Being able to think about both the technical and creative applications of effects is a key production skill. Your well-honed ability to create interesting build ups and breakdowns with DJ effects will transfer really well to your productions, but taking your foot off the gas and really learning the delicate nature of studio effects will immeasurably improve your sound.
4. Running into the red
Now, there’s no shortage of people warning of the dangers of running into the red when DJing, so presumably you’re no stranger to this piece of advice. However if you regularly use a Pioneer mixer that just about has more red lights than green ones you’ll be forgiven for seeing a bit of a red emanating from your mixer from time to time – in fact, there’s actually a lot of extra “headroom” in good quality mixers that stops things turning to mush if things are only being overdriven a little, and similarly other high quality equipment can cope with things not being absolutely perfect.
In production, things are much more strict. You have to work within a certain amount of physical power when creating music, and going over it will create irreparable and nasty sounding distortion on your track. Modern “digital audio workstations” (DAWs), are very clever and allow you to fix this “clipping” anywhere along the signal chain, but proper understanding of how to set levels in your productions will make it a million times easier for you to see and understand what’s going on in your track.
That physical amount of sound doesn’t always translate to the perceived volume of a track, especially when comparing two tracks. You might have heard of compression, which is one of the most useful tools in a producer’s arsenal… but also one of the most misunderstood. In the right hands, compression can reduce the peaks of volume on a sound to smooth things out and allow the overall volume to become louder, but in the wrong hands you’ll end up with a painful, lifeless track (this is why a lot of people claim the “loudness wars” are killing recorded music).
5. Relying too much on sample packs and presets
At its heart, DJing is the art of taking separate pieces of recorded music and shaping them into an hour or more’s entertainment. That ability to hear things that go well together is a key skill to take into your foray into production, but getting out of the mindset of just consuming and instead starting to think about creating totally from scratch is one of the most important things you can do.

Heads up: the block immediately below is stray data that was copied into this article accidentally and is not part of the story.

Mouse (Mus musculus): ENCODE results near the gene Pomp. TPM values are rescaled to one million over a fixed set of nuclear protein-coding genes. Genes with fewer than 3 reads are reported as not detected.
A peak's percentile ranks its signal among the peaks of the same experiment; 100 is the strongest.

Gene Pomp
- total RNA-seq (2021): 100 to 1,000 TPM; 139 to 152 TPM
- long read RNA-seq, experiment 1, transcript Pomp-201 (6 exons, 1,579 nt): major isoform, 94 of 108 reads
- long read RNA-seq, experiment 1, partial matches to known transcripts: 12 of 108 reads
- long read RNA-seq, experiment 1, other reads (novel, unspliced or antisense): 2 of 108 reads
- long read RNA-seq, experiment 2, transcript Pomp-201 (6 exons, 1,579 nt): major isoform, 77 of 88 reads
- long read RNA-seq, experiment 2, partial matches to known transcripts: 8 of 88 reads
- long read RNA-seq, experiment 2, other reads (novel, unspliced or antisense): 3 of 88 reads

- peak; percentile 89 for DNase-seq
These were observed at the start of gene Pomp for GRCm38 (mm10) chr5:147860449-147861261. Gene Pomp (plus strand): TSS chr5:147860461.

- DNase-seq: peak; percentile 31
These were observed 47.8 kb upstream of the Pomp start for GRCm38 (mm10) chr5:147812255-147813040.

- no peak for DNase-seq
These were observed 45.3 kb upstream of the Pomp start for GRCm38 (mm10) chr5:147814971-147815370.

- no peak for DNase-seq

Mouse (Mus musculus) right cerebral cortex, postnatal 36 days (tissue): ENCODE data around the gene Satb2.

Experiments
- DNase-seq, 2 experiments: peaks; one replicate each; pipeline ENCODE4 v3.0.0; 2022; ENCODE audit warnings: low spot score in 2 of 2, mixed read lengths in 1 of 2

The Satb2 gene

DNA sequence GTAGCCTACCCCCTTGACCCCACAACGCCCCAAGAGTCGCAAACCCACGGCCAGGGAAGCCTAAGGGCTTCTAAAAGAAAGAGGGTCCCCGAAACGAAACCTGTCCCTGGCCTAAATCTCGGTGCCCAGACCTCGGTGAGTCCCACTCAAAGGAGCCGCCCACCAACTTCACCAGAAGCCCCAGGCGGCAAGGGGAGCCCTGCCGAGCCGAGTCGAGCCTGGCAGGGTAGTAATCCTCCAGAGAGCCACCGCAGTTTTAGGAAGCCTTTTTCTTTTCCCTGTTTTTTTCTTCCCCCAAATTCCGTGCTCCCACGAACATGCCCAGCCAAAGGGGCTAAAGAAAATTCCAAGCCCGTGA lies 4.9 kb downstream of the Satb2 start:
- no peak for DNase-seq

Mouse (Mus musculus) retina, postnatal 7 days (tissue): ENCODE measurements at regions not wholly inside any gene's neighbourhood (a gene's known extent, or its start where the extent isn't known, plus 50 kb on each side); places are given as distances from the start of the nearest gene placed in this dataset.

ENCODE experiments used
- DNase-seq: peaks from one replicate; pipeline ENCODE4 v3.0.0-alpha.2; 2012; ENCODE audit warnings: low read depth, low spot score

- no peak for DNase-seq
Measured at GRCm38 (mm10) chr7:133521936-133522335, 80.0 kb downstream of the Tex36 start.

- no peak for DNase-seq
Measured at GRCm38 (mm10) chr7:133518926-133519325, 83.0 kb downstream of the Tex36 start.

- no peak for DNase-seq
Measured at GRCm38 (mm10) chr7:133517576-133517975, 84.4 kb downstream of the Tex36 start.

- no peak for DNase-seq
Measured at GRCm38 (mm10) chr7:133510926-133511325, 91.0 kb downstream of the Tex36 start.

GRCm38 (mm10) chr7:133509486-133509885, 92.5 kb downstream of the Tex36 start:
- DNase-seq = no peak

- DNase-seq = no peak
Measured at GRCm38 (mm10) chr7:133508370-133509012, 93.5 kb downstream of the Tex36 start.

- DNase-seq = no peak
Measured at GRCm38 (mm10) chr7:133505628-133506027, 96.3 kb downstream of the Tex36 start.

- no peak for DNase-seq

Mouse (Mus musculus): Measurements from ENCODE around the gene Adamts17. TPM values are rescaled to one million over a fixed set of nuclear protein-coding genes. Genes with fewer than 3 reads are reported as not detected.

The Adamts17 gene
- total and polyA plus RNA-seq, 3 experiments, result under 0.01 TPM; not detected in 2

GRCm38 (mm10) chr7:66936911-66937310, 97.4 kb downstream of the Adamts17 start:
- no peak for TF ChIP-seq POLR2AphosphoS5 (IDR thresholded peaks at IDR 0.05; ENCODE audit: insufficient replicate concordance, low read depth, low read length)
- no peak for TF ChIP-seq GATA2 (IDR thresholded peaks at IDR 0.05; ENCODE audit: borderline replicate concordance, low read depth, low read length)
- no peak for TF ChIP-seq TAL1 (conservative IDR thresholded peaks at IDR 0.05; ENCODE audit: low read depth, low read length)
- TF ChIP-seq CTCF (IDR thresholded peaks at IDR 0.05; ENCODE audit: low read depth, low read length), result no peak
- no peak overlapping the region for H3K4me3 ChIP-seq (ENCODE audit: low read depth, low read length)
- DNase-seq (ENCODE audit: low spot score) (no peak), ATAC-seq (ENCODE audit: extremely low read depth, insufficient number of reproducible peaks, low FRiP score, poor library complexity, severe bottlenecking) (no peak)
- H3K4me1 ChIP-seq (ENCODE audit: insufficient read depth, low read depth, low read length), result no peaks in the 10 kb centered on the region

A huge number of producers make the mistake of buying synth after synth and never using anything but the presets…
A huge number of producers make the mistake of buying synth after synth and never using anything but the presets, never really understanding what all those intimidating knobs and sliders do. Still more base their entire library around sample packs, and lack the understanding of how to put their own twist on basic sounds.
Instead of buying an expensive synth, it’s much more beneficial to pick up a basic free synth and actually learn how it works; the concepts of sound design are more or less universal, and starting out with the basics is akin to learning to walk before you try to run.
Understanding how oscillators generate waveforms, are shaped by filters, how envelopes set the parameters for the synth’s controls and so on will empower you to create your own sounds and you’ll not only get much more value out of your synths (you may even find that free instruments are all you really need!) but you’ll be able to put much more of a personal stamp on your sound.
Want to learn production fast?
If you’re serious about getting started in production from a DJing perspective, here’s a great course for you. The author of this piece, Chris Cartledge, recently spent the past six months creating OD Total Music Production, a fantastic beginner production online video course similar to our acclaimed How To Digital DJ Fast course. At 12 hours long, it covers all you need to know to get started in music production. It even has links to free and great value software. It’s without doubt the best-kept secret in production training. Here’s an introduction video explaining a little more:
If you like the look of the course, you can find out more and buy over on the OD Total Music Production page. This is the first production course we’ve ever recommended, and as a Digital DJ Tips writer and a friend, I can personally vouch for Chris’s expertise, enthusiasm and level of service – he will be there to help you personally as you take your first steps in production.
Are you a DJ who’s successfully moved into production? What mistakes did you make? What mistakes do you see other DJs making when they first try their hand at producing their own material? Please share your thoughts in the comments.